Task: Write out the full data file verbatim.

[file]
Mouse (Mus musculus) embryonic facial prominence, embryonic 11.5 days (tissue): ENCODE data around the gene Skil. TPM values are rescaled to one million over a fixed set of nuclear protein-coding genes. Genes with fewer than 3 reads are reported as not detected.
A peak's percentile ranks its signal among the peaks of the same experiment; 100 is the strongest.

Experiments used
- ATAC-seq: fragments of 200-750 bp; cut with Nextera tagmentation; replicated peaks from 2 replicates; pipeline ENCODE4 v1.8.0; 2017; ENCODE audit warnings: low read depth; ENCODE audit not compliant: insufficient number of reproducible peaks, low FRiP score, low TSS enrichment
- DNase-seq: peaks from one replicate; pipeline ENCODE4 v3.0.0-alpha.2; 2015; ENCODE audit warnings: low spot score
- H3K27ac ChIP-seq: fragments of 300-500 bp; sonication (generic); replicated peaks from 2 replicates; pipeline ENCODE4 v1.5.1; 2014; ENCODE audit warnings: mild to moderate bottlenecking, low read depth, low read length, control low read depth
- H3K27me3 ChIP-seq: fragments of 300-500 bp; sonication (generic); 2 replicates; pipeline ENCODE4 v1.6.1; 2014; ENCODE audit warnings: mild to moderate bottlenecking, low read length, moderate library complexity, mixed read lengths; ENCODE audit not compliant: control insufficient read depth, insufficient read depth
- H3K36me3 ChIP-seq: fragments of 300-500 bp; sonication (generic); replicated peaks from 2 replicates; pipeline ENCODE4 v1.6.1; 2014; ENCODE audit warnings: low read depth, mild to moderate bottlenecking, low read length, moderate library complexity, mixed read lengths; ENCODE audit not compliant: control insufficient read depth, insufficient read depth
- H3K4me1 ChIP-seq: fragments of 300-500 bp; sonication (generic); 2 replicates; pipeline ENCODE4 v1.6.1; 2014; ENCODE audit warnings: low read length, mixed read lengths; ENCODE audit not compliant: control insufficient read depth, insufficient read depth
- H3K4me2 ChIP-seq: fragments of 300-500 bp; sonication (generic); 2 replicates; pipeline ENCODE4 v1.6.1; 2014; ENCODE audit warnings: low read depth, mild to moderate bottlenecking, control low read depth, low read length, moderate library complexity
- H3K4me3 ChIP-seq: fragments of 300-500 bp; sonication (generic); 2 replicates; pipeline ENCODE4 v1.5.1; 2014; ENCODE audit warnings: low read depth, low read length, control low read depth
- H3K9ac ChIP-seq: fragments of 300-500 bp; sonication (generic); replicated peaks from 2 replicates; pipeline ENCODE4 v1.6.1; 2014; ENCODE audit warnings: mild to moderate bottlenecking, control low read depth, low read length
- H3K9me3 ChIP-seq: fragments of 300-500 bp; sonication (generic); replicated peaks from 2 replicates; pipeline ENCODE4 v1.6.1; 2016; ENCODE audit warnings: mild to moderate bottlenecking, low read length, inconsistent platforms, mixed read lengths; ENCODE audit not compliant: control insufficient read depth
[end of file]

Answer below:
Mouse (Mus musculus) embryonic facial prominence, embryonic 11.5 days (tissue): ENCODE data around the gene Skil. TPM values are rescaled to one million over a fixed set of nuclear protein-coding genes. Genes with fewer than 3 reads are reported as not detected.
A peak's percentile ranks its signal among the peaks of the same experiment; 100 is the strongest.

Experiments used
- ATAC-seq: fragments of 200-750 bp; cut with Nextera tagmentation; replicated peaks from 2 replicates; pipeline ENCODE4 v1.8.0; 2017; ENCODE audit warnings: low read depth; ENCODE audit not compliant: insufficient number of reproducible peaks, low FRiP score, low TSS enrichment
- DNase-seq: peaks from one replicate; pipeline ENCODE4 v3.0.0-alpha.2; 2015; ENCODE audit warnings: low spot score
- H3K27ac ChIP-seq: fragments of 300-500 bp; sonication (generic); replicated peaks from 2 replicates; pipeline ENCODE4 v1.5.1; 2014; ENCODE audit warnings: mild to moderate bottlenecking, low read depth, low read length, control low read depth
- H3K27me3 ChIP-seq: fragments of 300-500 bp; sonication (generic); 2 replicates; pipeline ENCODE4 v1.6.1; 2014; ENCODE audit warnings: mild to moderate bottlenecking, low read length, moderate library complexity, mixed read lengths; ENCODE audit not compliant: control insufficient read depth, insufficient read depth
- H3K36me3 ChIP-seq: fragments of 300-500 bp; sonication (generic); replicated peaks from 2 replicates; pipeline ENCODE4 v1.6.1; 2014; ENCODE audit warnings: low read depth, mild to moderate bottlenecking, low read length, moderate library complexity, mixed read lengths; ENCODE audit not compliant: control insufficient read depth, insufficient read depth
- H3K4me1 ChIP-seq: fragments of 300-500 bp; sonication (generic); 2 replicates; pipeline ENCODE4 v1.6.1; 2014; ENCODE audit warnings: low read length, mixed read lengths; ENCODE audit not compliant: control insufficient read depth, insufficient read depth
- H3K4me2 ChIP-seq: fragments of 300-500 bp; sonication (generic); 2 replicates; pipeline ENCODE4 v1.6.1; 2014; ENCODE audit warnings: low read depth, mild to moderate bottlenecking, control low read depth, low read length, moderate library complexity
- H3K4me3 ChIP-seq: fragments of 300-500 bp; sonication (generic); 2 replicates; pipeline ENCODE4 v1.5.1; 2014; ENCODE audit warnings: low read depth, low read length, control low read depth
- H3K9ac ChIP-seq: fragments of 300-500 bp; sonication (generic); replicated peaks from 2 replicates; pipeline ENCODE4 v1.6.1; 2014; ENCODE audit warnings: mild to moderate bottlenecking, control low read depth, low read length
- H3K9me3 ChIP-seq: fragments of 300-500 bp; sonication (generic); replicated peaks from 2 replicates; pipeline ENCODE4 v1.6.1; 2016; ENCODE audit warnings: mild to moderate bottlenecking, low read length, inconsistent platforms, mixed read lengths; ENCODE audit not compliant: control insufficient read depth